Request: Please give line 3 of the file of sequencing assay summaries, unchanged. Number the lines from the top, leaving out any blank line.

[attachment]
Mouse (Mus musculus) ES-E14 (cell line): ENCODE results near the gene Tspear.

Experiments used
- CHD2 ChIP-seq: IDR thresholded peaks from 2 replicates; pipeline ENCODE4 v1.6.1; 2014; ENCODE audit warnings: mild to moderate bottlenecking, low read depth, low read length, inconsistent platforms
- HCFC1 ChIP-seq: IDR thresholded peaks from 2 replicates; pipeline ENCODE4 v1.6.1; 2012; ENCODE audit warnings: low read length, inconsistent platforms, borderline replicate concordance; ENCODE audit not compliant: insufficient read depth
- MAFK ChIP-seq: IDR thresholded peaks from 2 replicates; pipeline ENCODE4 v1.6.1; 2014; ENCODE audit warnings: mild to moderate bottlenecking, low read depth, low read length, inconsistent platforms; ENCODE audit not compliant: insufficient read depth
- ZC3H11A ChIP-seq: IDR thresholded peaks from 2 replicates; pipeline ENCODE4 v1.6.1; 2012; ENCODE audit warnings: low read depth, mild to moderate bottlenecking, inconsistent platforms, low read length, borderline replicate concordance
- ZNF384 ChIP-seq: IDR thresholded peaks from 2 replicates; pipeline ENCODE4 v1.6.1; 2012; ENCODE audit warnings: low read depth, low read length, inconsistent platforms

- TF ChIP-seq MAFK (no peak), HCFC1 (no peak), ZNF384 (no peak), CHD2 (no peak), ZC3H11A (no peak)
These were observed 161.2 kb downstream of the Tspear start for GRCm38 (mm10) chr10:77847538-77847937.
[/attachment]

- CHD2 ChIP-seq: IDR thresholded peaks from 2 replicates; pipeline ENCODE4 v1.6.1; 2014; ENCODE audit warnings: mild to moderate bottlenecking, low read depth, low read length, inconsistent platforms